Classical Civilisation GCSE
This is an additional subject choice, which is currently taught as a twilight class.
Who is it suitable for?
It is important that students of literature and history should have a sound working knowledge of the ancient world’s contribution in both areas. Classical Civilisation at GCSE would further enrich an understanding of the past; it is an interesting subject as both Ancient Greek and Roman civilisations offer a range of inspiring topics some of which are experiencing a resurgence of popularity in the media.
Studying Classical Civilisation at this level and higher will invite students to reflect on societies then and now, making various comparisons to the world in which we currently live, demonstrating the value of studying ancient civilisations and their relevance. Students are always amazed at the similarities between those in the public eye today and those who inhabited and ruled Roman and Greek society.
Students do not need to have studied this topic before! There is no language component to this course!
What will students learn? (course outline)
Students will be studying for the OCR Classical Civilisation Short Course. This is equivalent to half a GCSE.
As part of the course, students will learn how to read and analyse classical texts, such as the Odyssey and Antigone. They will also study different aspects of Greek culture such as Greek warfare, Greek theatre and also be able to compare the Classical World with the modern world today.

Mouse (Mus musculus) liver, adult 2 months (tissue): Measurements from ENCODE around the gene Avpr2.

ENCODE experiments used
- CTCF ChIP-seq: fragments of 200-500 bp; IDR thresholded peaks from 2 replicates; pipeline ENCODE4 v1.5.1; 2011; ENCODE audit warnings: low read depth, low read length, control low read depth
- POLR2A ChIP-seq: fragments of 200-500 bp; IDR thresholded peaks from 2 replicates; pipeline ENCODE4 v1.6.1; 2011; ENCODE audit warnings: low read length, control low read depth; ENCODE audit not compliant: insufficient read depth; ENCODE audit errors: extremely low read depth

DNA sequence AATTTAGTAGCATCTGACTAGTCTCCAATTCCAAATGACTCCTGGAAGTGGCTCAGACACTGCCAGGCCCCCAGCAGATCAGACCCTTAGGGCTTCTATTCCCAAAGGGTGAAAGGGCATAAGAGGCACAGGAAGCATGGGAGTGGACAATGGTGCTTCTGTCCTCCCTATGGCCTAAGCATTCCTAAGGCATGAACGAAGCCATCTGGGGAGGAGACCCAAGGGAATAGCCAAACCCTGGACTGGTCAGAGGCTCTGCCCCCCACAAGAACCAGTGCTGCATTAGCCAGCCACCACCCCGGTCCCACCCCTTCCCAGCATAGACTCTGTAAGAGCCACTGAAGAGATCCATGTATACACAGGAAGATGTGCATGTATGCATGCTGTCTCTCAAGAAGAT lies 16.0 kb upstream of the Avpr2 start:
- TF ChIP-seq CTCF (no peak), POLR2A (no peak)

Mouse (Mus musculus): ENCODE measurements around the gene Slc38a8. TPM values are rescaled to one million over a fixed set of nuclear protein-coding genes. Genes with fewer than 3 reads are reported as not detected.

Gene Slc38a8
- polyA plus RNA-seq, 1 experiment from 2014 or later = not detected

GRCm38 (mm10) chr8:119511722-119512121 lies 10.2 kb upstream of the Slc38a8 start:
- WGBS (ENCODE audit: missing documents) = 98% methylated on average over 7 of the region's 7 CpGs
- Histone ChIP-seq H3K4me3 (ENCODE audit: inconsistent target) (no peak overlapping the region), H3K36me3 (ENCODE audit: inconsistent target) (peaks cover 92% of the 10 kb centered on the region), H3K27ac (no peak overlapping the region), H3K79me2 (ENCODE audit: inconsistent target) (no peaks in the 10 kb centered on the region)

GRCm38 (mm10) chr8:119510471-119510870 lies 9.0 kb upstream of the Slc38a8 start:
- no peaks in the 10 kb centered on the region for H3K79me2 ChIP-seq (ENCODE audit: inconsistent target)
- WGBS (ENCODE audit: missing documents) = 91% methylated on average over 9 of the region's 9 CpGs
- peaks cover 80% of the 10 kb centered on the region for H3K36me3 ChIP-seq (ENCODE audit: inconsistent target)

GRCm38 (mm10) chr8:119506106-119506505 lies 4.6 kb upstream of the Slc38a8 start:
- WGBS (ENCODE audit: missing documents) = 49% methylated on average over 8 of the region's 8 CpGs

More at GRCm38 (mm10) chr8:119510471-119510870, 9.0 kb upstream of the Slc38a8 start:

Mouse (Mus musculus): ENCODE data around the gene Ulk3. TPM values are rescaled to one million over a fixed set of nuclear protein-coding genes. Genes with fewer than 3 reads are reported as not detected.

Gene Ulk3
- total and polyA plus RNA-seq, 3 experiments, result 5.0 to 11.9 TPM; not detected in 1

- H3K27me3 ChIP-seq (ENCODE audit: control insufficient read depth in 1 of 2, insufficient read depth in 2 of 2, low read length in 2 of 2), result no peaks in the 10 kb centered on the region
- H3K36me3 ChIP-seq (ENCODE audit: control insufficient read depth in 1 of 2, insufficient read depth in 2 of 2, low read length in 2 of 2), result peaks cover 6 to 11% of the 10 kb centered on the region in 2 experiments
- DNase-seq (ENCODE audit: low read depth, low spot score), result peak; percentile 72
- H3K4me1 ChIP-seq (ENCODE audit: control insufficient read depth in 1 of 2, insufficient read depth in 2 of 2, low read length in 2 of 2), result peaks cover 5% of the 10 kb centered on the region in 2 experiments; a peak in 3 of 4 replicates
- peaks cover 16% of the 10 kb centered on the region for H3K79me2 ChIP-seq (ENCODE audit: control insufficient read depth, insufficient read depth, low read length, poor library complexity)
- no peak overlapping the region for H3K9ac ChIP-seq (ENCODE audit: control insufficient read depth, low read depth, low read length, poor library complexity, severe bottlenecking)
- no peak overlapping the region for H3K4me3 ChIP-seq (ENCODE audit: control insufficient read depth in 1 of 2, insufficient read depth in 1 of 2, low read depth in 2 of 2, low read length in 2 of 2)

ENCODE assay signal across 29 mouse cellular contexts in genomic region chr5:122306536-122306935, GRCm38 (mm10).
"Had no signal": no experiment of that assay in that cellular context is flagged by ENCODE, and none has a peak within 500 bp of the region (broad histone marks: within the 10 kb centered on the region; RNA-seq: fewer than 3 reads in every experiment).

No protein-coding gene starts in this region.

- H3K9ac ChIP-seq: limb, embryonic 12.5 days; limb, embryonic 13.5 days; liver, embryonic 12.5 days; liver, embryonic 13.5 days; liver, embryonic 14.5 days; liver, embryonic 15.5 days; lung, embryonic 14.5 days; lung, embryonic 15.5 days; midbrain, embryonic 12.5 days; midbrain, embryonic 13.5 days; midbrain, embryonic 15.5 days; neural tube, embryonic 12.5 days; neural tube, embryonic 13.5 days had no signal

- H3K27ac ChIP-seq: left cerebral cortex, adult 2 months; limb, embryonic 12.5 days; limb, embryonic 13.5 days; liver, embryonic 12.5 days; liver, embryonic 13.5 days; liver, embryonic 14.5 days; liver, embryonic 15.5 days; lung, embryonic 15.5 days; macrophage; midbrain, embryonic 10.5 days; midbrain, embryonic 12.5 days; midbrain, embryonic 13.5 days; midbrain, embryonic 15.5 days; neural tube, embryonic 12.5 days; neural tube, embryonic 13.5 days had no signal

Students will be entered for the following two units:
- Epic and Myth: the set text will be Homer’s The Odyssey
- Culture and Society in the Classical World: the set text will be Sophocles’ Antigone
There is controlled assessment. The controlled assessment is 50% of the course. It will be based on Sophocles’ Antigone
What skills do students need to be successful in this GCSE and beyond?
Classical Civilisation at GCSE level aims to help students develop into effective and independent learners as well as critical and reflective thinkers. They will also enhance and develop their analytical and evaluative skills which are a vital part of their future studies. A s students will also be expected to provide an informed personal response to material. These skills are invaluable particularly for A levels in Classical Civilisation, English Literature, History and Philosophy and Ethics.
Why study this subject?
The first, and most important, reason is because it’s a fascinating subject, with a huge breadth of subject matter.
It is also a very useful subject. Like History, Classical Civilisation offers an important insight into where we come from and why modern society is the way it is. Like Religious Studies, Classical Civilisation raises vital questions about matters that we take for granted by comparison to very different societies and English, it develops one’s appreciation of literature and one’s use of the language.
As an essay subject, Classical Civilisation trains students to collect a diverse range of information and to synthesise this information into clear, concise arguments.
In learning about the ancients, students will develop more familiarity with many of the references to the Classical world which abound in English (and European) literature.